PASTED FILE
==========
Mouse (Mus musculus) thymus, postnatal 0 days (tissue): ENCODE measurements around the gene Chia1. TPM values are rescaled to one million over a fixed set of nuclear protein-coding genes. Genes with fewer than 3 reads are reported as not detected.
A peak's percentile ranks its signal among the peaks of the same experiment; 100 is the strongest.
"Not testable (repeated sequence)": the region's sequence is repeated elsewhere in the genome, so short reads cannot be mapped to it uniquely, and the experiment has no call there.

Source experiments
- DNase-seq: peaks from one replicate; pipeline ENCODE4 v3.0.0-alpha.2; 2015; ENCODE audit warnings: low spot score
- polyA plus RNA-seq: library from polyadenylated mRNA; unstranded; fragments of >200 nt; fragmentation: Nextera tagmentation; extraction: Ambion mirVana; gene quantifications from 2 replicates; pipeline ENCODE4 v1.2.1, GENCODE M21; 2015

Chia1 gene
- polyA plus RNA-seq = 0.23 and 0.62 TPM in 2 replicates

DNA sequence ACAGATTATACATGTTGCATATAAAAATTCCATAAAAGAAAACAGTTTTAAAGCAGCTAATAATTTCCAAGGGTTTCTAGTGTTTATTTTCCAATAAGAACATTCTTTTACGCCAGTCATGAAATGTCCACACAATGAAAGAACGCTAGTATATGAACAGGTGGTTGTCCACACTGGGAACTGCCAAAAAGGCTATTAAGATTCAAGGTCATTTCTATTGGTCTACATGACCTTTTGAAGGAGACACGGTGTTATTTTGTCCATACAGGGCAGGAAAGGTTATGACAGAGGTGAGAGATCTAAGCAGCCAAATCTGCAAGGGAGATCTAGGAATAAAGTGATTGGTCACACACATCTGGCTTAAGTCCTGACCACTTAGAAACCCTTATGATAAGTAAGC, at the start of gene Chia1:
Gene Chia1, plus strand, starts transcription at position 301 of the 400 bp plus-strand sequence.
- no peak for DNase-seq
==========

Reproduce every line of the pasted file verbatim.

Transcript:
Mouse (Mus musculus) thymus, postnatal 0 days (tissue): ENCODE measurements around the gene Chia1. TPM values are rescaled to one million over a fixed set of nuclear protein-coding genes. Genes with fewer than 3 reads are reported as not detected.
A peak's percentile ranks its signal among the peaks of the same experiment; 100 is the strongest.
"Not testable (repeated sequence)": the region's sequence is repeated elsewhere in the genome, so short reads cannot be mapped to it uniquely, and the experiment has no call there.

Source experiments
- DNase-seq: peaks from one replicate; pipeline ENCODE4 v3.0.0-alpha.2; 2015; ENCODE audit warnings: low spot score
- polyA plus RNA-seq: library from polyadenylated mRNA; unstranded; fragments of >200 nt; fragmentation: Nextera tagmentation; extraction: Ambion mirVana; gene quantifications from 2 replicates; pipeline ENCODE4 v1.2.1, GENCODE M21; 2015

Chia1 gene
- polyA plus RNA-seq = 0.23 and 0.62 TPM in 2 replicates

DNA sequence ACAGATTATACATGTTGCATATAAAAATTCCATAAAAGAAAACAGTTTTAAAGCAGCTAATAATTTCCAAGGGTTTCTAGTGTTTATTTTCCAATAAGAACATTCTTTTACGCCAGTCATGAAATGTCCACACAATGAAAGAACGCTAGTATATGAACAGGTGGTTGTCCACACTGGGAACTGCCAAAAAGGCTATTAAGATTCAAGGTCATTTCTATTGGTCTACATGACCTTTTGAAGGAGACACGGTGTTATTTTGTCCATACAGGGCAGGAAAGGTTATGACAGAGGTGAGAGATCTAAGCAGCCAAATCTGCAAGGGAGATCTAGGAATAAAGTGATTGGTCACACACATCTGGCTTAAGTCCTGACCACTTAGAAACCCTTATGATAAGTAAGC, at the start of gene Chia1:
Gene Chia1, plus strand, starts transcription at position 301 of the 400 bp plus-strand sequence.
- no peak for DNase-seq